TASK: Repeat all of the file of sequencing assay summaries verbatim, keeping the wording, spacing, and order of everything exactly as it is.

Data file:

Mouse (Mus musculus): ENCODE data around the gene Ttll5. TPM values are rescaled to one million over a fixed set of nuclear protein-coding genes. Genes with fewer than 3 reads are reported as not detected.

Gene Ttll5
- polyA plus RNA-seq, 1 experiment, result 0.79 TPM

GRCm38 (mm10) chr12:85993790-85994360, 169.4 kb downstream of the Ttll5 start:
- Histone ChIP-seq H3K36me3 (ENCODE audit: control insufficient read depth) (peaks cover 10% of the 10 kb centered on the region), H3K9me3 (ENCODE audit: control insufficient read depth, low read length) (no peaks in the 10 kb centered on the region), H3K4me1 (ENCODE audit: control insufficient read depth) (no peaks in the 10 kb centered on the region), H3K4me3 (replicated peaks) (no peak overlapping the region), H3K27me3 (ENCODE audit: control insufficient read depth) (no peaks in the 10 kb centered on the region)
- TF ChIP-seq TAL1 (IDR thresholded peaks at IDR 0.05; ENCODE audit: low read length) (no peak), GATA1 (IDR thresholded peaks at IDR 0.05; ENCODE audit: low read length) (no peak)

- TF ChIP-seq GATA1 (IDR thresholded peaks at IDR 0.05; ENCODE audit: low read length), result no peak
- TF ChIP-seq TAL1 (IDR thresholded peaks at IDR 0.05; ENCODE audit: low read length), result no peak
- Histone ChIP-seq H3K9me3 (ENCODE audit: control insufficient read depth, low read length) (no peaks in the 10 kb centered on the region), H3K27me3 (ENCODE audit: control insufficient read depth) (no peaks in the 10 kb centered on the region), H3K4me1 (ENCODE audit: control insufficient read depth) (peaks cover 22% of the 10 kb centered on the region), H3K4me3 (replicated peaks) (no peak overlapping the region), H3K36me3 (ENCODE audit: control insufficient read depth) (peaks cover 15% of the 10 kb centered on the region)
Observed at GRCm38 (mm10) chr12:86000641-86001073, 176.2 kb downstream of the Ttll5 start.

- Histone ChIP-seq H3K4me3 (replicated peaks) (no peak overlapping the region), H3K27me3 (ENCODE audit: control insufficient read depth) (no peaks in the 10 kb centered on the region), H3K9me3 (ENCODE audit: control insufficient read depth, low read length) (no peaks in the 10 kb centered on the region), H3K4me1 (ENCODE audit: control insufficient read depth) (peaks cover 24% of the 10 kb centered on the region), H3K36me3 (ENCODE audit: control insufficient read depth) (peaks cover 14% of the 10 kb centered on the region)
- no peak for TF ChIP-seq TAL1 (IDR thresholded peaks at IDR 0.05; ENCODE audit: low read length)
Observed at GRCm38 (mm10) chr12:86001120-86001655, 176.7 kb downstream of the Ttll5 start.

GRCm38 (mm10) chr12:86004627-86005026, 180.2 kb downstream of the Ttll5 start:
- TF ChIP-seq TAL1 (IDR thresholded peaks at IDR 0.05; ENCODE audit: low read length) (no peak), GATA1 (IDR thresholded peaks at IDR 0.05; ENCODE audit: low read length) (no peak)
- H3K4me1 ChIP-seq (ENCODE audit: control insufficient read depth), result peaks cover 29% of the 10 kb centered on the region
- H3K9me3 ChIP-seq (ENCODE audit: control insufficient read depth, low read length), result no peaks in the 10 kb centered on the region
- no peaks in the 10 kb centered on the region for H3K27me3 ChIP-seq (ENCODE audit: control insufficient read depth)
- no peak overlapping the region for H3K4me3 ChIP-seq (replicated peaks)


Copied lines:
Mouse (Mus musculus): ENCODE data around the gene Ttll5. TPM values are rescaled to one million over a fixed set of nuclear protein-coding genes. Genes with fewer than 3 reads are reported as not detected.

Gene Ttll5
- polyA plus RNA-seq, 1 experiment, result 0.79 TPM

GRCm38 (mm10) chr12:85993790-85994360, 169.4 kb downstream of the Ttll5 start:
- Histone ChIP-seq H3K36me3 (ENCODE audit: control insufficient read depth) (peaks cover 10% of the 10 kb centered on the region), H3K9me3 (ENCODE audit: control insufficient read depth, low read length) (no peaks in the 10 kb centered on the region), H3K4me1 (ENCODE audit: control insufficient read depth) (no peaks in the 10 kb centered on the region), H3K4me3 (replicated peaks) (no peak overlapping the region), H3K27me3 (ENCODE audit: control insufficient read depth) (no peaks in the 10 kb centered on the region)
- TF ChIP-seq TAL1 (IDR thresholded peaks at IDR 0.05; ENCODE audit: low read length) (no peak), GATA1 (IDR thresholded peaks at IDR 0.05; ENCODE audit: low read length) (no peak)

- TF ChIP-seq GATA1 (IDR thresholded peaks at IDR 0.05; ENCODE audit: low read length), result no peak
- TF ChIP-seq TAL1 (IDR thresholded peaks at IDR 0.05; ENCODE audit: low read length), result no peak
- Histone ChIP-seq H3K9me3 (ENCODE audit: control insufficient read depth, low read length) (no peaks in the 10 kb centered on the region), H3K27me3 (ENCODE audit: control insufficient read depth) (no peaks in the 10 kb centered on the region), H3K4me1 (ENCODE audit: control insufficient read depth) (peaks cover 22% of the 10 kb centered on the region), H3K4me3 (replicated peaks) (no peak overlapping the region), H3K36me3 (ENCODE audit: control insufficient read depth) (peaks cover 15% of the 10 kb centered on the region)
Observed at GRCm38 (mm10) chr12:86000641-86001073, 176.2 kb downstream of the Ttll5 start.

- Histone ChIP-seq H3K4me3 (replicated peaks) (no peak overlapping the region), H3K27me3 (ENCODE audit: control insufficient read depth) (no peaks in the 10 kb centered on the region), H3K9me3 (ENCODE audit: control insufficient read depth, low read length) (no peaks in the 10 kb centered on the region), H3K4me1 (ENCODE audit: control insufficient read depth) (peaks cover 24% of the 10 kb centered on the region), H3K36me3 (ENCODE audit: control insufficient read depth) (peaks cover 14% of the 10 kb centered on the region)
- no peak for TF ChIP-seq TAL1 (IDR thresholded peaks at IDR 0.05; ENCODE audit: low read length)
Observed at GRCm38 (mm10) chr12:86001120-86001655, 176.7 kb downstream of the Ttll5 start.

GRCm38 (mm10) chr12:86004627-86005026, 180.2 kb downstream of the Ttll5 start:
- TF ChIP-seq TAL1 (IDR thresholded peaks at IDR 0.05; ENCODE audit: low read length) (no peak), GATA1 (IDR thresholded peaks at IDR 0.05; ENCODE audit: low read length) (no peak)
- H3K4me1 ChIP-seq (ENCODE audit: control insufficient read depth), result peaks cover 29% of the 10 kb centered on the region
- H3K9me3 ChIP-seq (ENCODE audit: control insufficient read depth, low read length), result no peaks in the 10 kb centered on the region
- no peaks in the 10 kb centered on the region for H3K27me3 ChIP-seq (ENCODE audit: control insufficient read depth)
- no peak overlapping the region for H3K4me3 ChIP-seq (replicated peaks)